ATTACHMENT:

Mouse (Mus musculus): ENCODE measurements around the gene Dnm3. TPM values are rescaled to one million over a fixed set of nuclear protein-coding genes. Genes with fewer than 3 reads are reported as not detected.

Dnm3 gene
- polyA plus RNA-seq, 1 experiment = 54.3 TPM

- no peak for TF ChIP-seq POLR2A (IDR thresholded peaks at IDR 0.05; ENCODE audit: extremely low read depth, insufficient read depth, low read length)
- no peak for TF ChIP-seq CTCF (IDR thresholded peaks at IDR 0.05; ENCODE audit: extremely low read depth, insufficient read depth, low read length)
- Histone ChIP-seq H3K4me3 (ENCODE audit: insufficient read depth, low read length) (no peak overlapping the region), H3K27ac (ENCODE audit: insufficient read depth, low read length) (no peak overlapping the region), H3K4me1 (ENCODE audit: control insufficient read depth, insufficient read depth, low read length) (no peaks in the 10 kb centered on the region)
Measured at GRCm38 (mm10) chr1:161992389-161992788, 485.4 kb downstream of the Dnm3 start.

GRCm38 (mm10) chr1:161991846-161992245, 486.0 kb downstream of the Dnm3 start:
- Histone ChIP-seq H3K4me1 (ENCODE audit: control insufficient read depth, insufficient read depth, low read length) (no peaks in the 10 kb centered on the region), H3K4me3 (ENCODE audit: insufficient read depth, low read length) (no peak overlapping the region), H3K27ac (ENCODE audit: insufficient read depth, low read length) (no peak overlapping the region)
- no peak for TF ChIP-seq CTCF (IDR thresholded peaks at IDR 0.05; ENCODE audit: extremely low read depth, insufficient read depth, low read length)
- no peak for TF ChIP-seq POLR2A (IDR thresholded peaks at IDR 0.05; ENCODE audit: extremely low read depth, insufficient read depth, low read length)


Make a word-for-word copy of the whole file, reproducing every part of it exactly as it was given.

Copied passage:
Mouse (Mus musculus): ENCODE measurements around the gene Dnm3. TPM values are rescaled to one million over a fixed set of nuclear protein-coding genes. Genes with fewer than 3 reads are reported as not detected.

Dnm3 gene
- polyA plus RNA-seq, 1 experiment = 54.3 TPM

- no peak for TF ChIP-seq POLR2A (IDR thresholded peaks at IDR 0.05; ENCODE audit: extremely low read depth, insufficient read depth, low read length)
- no peak for TF ChIP-seq CTCF (IDR thresholded peaks at IDR 0.05; ENCODE audit: extremely low read depth, insufficient read depth, low read length)
- Histone ChIP-seq H3K4me3 (ENCODE audit: insufficient read depth, low read length) (no peak overlapping the region), H3K27ac (ENCODE audit: insufficient read depth, low read length) (no peak overlapping the region), H3K4me1 (ENCODE audit: control insufficient read depth, insufficient read depth, low read length) (no peaks in the 10 kb centered on the region)
Measured at GRCm38 (mm10) chr1:161992389-161992788, 485.4 kb downstream of the Dnm3 start.

GRCm38 (mm10) chr1:161991846-161992245, 486.0 kb downstream of the Dnm3 start:
- Histone ChIP-seq H3K4me1 (ENCODE audit: control insufficient read depth, insufficient read depth, low read length) (no peaks in the 10 kb centered on the region), H3K4me3 (ENCODE audit: insufficient read depth, low read length) (no peak overlapping the region), H3K27ac (ENCODE audit: insufficient read depth, low read length) (no peak overlapping the region)
- no peak for TF ChIP-seq CTCF (IDR thresholded peaks at IDR 0.05; ENCODE audit: extremely low read depth, insufficient read depth, low read length)
- no peak for TF ChIP-seq POLR2A (IDR thresholded peaks at IDR 0.05; ENCODE audit: extremely low read depth, insufficient read depth, low read length)